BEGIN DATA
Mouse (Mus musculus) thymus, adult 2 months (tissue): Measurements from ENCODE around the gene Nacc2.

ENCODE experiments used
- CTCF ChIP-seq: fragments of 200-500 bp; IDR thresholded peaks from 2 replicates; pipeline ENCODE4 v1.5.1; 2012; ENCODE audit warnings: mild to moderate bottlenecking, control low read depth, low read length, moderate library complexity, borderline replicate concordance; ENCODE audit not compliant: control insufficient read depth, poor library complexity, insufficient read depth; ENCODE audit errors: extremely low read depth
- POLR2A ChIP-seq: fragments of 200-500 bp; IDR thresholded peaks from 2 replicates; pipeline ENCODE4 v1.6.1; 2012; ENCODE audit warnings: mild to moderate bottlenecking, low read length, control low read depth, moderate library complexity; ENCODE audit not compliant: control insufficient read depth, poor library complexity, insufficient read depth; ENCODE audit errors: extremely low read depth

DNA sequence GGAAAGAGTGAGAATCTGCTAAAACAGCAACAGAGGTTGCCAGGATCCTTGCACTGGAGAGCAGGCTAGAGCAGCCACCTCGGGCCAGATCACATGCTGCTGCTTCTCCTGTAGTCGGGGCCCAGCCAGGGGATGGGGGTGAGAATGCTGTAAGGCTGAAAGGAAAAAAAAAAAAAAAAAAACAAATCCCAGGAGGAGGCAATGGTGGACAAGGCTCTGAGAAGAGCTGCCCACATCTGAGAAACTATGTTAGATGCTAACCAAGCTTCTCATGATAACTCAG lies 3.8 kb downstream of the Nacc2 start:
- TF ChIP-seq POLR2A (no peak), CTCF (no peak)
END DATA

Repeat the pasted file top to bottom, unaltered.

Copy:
Mouse (Mus musculus) thymus, adult 2 months (tissue): Measurements from ENCODE around the gene Nacc2.

ENCODE experiments used
- CTCF ChIP-seq: fragments of 200-500 bp; IDR thresholded peaks from 2 replicates; pipeline ENCODE4 v1.5.1; 2012; ENCODE audit warnings: mild to moderate bottlenecking, control low read depth, low read length, moderate library complexity, borderline replicate concordance; ENCODE audit not compliant: control insufficient read depth, poor library complexity, insufficient read depth; ENCODE audit errors: extremely low read depth
- POLR2A ChIP-seq: fragments of 200-500 bp; IDR thresholded peaks from 2 replicates; pipeline ENCODE4 v1.6.1; 2012; ENCODE audit warnings: mild to moderate bottlenecking, low read length, control low read depth, moderate library complexity; ENCODE audit not compliant: control insufficient read depth, poor library complexity, insufficient read depth; ENCODE audit errors: extremely low read depth

DNA sequence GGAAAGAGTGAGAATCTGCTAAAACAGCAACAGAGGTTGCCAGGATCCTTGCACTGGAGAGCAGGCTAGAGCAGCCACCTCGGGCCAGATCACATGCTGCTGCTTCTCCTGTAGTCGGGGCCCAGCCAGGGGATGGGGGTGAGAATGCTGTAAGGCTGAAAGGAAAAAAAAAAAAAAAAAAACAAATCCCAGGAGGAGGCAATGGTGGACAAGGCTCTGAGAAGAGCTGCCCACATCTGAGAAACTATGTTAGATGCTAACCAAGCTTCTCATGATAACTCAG lies 3.8 kb downstream of the Nacc2 start:
- TF ChIP-seq POLR2A (no peak), CTCF (no peak)